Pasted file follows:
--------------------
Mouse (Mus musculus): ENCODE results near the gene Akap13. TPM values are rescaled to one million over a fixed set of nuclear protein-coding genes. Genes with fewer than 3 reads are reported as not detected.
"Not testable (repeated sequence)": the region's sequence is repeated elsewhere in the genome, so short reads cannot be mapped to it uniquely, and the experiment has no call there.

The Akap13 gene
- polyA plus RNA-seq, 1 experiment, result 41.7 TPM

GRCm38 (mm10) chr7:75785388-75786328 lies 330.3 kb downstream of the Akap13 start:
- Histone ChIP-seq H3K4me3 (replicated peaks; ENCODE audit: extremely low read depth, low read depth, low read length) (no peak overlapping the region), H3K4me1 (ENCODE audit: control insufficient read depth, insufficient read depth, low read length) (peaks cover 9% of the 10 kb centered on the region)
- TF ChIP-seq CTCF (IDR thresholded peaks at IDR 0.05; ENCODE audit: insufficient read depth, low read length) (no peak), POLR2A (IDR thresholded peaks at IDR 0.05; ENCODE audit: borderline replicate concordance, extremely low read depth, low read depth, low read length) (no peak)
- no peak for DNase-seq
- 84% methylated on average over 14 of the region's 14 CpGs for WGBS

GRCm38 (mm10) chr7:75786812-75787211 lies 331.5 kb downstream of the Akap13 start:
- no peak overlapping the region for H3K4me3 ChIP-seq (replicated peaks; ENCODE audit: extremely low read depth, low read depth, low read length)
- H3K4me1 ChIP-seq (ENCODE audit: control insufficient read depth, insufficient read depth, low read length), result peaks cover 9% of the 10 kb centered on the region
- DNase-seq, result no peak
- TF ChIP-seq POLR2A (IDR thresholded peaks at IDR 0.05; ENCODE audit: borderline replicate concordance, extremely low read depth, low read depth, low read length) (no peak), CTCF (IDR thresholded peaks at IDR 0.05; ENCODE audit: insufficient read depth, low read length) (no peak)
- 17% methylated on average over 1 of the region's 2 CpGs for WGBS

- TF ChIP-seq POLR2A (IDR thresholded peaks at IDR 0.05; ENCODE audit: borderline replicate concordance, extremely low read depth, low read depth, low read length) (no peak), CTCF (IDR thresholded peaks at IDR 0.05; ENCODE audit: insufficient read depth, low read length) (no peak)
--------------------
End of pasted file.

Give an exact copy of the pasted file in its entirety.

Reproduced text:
Mouse (Mus musculus): ENCODE results near the gene Akap13. TPM values are rescaled to one million over a fixed set of nuclear protein-coding genes. Genes with fewer than 3 reads are reported as not detected.
"Not testable (repeated sequence)": the region's sequence is repeated elsewhere in the genome, so short reads cannot be mapped to it uniquely, and the experiment has no call there.

The Akap13 gene
- polyA plus RNA-seq, 1 experiment, result 41.7 TPM

GRCm38 (mm10) chr7:75785388-75786328 lies 330.3 kb downstream of the Akap13 start:
- Histone ChIP-seq H3K4me3 (replicated peaks; ENCODE audit: extremely low read depth, low read depth, low read length) (no peak overlapping the region), H3K4me1 (ENCODE audit: control insufficient read depth, insufficient read depth, low read length) (peaks cover 9% of the 10 kb centered on the region)
- TF ChIP-seq CTCF (IDR thresholded peaks at IDR 0.05; ENCODE audit: insufficient read depth, low read length) (no peak), POLR2A (IDR thresholded peaks at IDR 0.05; ENCODE audit: borderline replicate concordance, extremely low read depth, low read depth, low read length) (no peak)
- no peak for DNase-seq
- 84% methylated on average over 14 of the region's 14 CpGs for WGBS

GRCm38 (mm10) chr7:75786812-75787211 lies 331.5 kb downstream of the Akap13 start:
- no peak overlapping the region for H3K4me3 ChIP-seq (replicated peaks; ENCODE audit: extremely low read depth, low read depth, low read length)
- H3K4me1 ChIP-seq (ENCODE audit: control insufficient read depth, insufficient read depth, low read length), result peaks cover 9% of the 10 kb centered on the region
- DNase-seq, result no peak
- TF ChIP-seq POLR2A (IDR thresholded peaks at IDR 0.05; ENCODE audit: borderline replicate concordance, extremely low read depth, low read depth, low read length) (no peak), CTCF (IDR thresholded peaks at IDR 0.05; ENCODE audit: insufficient read depth, low read length) (no peak)
- 17% methylated on average over 1 of the region's 2 CpGs for WGBS

- TF ChIP-seq POLR2A (IDR thresholded peaks at IDR 0.05; ENCODE audit: borderline replicate concordance, extremely low read depth, low read depth, low read length) (no peak), CTCF (IDR thresholded peaks at IDR 0.05; ENCODE audit: insufficient read depth, low read length) (no peak)